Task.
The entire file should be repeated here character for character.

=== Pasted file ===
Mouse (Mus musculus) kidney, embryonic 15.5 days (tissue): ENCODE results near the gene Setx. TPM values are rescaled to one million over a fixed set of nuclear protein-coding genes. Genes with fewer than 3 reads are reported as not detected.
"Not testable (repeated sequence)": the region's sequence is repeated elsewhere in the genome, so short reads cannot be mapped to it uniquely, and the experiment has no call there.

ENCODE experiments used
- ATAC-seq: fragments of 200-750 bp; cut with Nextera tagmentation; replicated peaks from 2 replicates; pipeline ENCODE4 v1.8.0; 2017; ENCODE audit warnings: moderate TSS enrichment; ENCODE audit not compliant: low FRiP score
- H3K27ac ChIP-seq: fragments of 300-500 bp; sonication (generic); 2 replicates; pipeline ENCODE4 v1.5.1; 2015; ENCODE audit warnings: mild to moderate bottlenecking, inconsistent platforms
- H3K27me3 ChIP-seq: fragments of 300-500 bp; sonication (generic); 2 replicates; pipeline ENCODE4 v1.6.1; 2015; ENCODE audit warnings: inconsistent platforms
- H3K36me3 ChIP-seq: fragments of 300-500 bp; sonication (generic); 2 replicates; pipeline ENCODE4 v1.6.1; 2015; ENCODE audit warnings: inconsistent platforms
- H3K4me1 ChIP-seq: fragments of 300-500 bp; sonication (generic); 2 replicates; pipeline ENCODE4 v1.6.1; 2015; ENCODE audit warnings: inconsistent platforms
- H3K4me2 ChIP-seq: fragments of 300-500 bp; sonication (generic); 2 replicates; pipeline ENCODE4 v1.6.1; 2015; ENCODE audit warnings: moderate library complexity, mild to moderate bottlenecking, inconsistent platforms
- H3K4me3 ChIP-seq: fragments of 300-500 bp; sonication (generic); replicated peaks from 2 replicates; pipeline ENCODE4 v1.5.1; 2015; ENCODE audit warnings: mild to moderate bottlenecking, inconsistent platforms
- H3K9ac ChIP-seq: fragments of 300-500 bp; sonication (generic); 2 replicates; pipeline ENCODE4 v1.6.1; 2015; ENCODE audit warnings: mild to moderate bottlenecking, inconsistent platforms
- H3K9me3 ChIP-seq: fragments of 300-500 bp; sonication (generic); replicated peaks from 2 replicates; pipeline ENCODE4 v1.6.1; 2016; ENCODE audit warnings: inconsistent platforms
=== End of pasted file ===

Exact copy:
Mouse (Mus musculus) kidney, embryonic 15.5 days (tissue): ENCODE results near the gene Setx. TPM values are rescaled to one million over a fixed set of nuclear protein-coding genes. Genes with fewer than 3 reads are reported as not detected.
"Not testable (repeated sequence)": the region's sequence is repeated elsewhere in the genome, so short reads cannot be mapped to it uniquely, and the experiment has no call there.

ENCODE experiments used
- ATAC-seq: fragments of 200-750 bp; cut with Nextera tagmentation; replicated peaks from 2 replicates; pipeline ENCODE4 v1.8.0; 2017; ENCODE audit warnings: moderate TSS enrichment; ENCODE audit not compliant: low FRiP score
- H3K27ac ChIP-seq: fragments of 300-500 bp; sonication (generic); 2 replicates; pipeline ENCODE4 v1.5.1; 2015; ENCODE audit warnings: mild to moderate bottlenecking, inconsistent platforms
- H3K27me3 ChIP-seq: fragments of 300-500 bp; sonication (generic); 2 replicates; pipeline ENCODE4 v1.6.1; 2015; ENCODE audit warnings: inconsistent platforms
- H3K36me3 ChIP-seq: fragments of 300-500 bp; sonication (generic); 2 replicates; pipeline ENCODE4 v1.6.1; 2015; ENCODE audit warnings: inconsistent platforms
- H3K4me1 ChIP-seq: fragments of 300-500 bp; sonication (generic); 2 replicates; pipeline ENCODE4 v1.6.1; 2015; ENCODE audit warnings: inconsistent platforms
- H3K4me2 ChIP-seq: fragments of 300-500 bp; sonication (generic); 2 replicates; pipeline ENCODE4 v1.6.1; 2015; ENCODE audit warnings: moderate library complexity, mild to moderate bottlenecking, inconsistent platforms
- H3K4me3 ChIP-seq: fragments of 300-500 bp; sonication (generic); replicated peaks from 2 replicates; pipeline ENCODE4 v1.5.1; 2015; ENCODE audit warnings: mild to moderate bottlenecking, inconsistent platforms
- H3K9ac ChIP-seq: fragments of 300-500 bp; sonication (generic); 2 replicates; pipeline ENCODE4 v1.6.1; 2015; ENCODE audit warnings: mild to moderate bottlenecking, inconsistent platforms
- H3K9me3 ChIP-seq: fragments of 300-500 bp; sonication (generic); replicated peaks from 2 replicates; pipeline ENCODE4 v1.6.1; 2016; ENCODE audit warnings: inconsistent platforms